I'm trying to think where to begin. Other people may jump in (as some have earlier) and that would be fine. I'll think of something---perhaps not the best.

You know the problem with the "explosion" image is that it occurs at a point in space. that's the basic reason the image is so bad and causes newcomers such confusion.

The universe is ALL SPACE so how could it be concentrated in some "location" located in some other space? There is no other space.

I'm always going to talk about the simplest most standard cosmo model---there are more elaborate fancy models with extra dimensions and crazy extra universes but 9 out of 10 cosmologists never bother with them. The simple standard model is what is used to calculate times/distances with and to compare with observational data.

So the universe at this moment is 3D and it is all space. There is no surrounding space and no edge or boundary to it. It is all space and all existence. That's how the standard model treats it, and it works. Simplest that way.

WE DON'T KNOW whether the volume, at this moment, is finite or infinite. We are getting closer to finding out, but it could still go either way. This confessed ignorance is probably another obstacle to communicating at popular level. Probably TV producers don't want to have a scientist come on the program and say we don't know something as simple as that. So the popularizers fudge or gloss over.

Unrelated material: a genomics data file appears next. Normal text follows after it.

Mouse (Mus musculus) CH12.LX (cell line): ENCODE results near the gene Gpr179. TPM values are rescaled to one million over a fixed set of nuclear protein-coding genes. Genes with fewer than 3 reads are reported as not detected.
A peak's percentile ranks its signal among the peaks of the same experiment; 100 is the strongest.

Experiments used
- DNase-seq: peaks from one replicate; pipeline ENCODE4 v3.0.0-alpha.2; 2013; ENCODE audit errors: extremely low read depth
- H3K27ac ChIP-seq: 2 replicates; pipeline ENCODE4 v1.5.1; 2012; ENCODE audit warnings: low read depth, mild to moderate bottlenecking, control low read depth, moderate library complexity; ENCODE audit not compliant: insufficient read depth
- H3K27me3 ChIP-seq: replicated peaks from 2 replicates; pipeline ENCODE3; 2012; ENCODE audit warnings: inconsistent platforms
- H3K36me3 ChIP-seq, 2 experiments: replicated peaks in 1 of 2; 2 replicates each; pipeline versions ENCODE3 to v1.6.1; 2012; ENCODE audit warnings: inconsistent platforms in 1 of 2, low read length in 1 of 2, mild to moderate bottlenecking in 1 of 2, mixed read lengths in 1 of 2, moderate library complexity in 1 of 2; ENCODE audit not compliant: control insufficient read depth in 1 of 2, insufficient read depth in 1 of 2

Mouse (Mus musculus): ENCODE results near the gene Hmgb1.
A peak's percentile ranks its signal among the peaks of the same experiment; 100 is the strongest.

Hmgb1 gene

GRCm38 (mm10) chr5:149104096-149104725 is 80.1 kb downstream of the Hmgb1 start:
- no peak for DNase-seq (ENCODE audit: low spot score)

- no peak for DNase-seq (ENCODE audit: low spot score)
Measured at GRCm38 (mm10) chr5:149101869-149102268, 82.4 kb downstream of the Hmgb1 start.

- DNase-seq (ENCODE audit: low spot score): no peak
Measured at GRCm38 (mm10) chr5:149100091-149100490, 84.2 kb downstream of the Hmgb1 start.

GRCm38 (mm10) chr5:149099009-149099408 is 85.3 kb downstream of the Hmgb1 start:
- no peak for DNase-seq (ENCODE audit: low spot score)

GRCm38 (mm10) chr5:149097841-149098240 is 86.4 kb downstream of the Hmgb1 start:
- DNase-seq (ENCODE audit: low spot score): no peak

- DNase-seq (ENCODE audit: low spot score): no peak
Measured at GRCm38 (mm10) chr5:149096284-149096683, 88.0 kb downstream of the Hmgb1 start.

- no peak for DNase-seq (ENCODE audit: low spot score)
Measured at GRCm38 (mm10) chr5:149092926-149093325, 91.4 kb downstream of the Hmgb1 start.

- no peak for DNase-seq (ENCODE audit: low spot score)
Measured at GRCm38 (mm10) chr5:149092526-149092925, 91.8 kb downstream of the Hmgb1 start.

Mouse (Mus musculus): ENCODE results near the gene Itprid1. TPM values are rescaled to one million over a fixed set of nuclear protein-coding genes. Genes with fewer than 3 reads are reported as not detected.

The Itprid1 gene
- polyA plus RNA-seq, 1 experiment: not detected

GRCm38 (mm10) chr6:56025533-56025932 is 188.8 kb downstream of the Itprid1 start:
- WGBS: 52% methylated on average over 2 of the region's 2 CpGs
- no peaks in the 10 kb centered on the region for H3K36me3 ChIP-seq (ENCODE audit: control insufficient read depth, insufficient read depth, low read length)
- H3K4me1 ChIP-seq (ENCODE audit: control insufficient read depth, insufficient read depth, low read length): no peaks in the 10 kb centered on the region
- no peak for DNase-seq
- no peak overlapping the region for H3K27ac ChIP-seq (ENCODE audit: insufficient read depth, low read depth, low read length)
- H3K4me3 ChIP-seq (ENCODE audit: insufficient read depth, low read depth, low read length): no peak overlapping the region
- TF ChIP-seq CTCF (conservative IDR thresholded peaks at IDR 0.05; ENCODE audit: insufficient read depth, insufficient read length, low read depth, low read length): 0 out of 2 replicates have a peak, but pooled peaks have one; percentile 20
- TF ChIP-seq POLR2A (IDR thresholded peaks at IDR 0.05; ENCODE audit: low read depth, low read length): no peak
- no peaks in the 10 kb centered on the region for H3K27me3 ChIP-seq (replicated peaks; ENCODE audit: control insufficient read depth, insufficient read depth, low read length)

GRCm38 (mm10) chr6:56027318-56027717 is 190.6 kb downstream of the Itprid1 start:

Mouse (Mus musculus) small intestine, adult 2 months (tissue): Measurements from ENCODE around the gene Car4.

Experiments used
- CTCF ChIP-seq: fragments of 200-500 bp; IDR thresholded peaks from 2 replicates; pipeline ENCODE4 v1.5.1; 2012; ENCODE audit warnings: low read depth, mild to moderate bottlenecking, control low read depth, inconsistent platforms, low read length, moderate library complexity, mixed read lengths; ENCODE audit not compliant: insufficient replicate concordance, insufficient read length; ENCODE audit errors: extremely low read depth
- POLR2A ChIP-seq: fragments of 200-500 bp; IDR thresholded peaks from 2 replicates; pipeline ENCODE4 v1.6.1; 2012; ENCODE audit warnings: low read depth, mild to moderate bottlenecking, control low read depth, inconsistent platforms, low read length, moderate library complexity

Because it isn't known for sure that the universe is finite, cosmologists of necessity must keep updating both versions. Sometimes showing work in duplicate. They use both the finite version of the standard model and the infinite volume version. More often the infinite version but not so exclusively that it represents a onesided commitment.

In the finite volume case the full universe would in any case be many times larger than the observable portion--- so effectively, for all practical purposes, it gives the same numbers, looks about the same as the infinite case, and fits the data more or less equally well. Better instruments should eventually decide which version to use.

In a 2D analogy there would be two cases: an infinite flat plane or else the surface of a very large balloon so large that it seems flat to the 2D creatures living on it. For them it might as well be an infinite flat plane.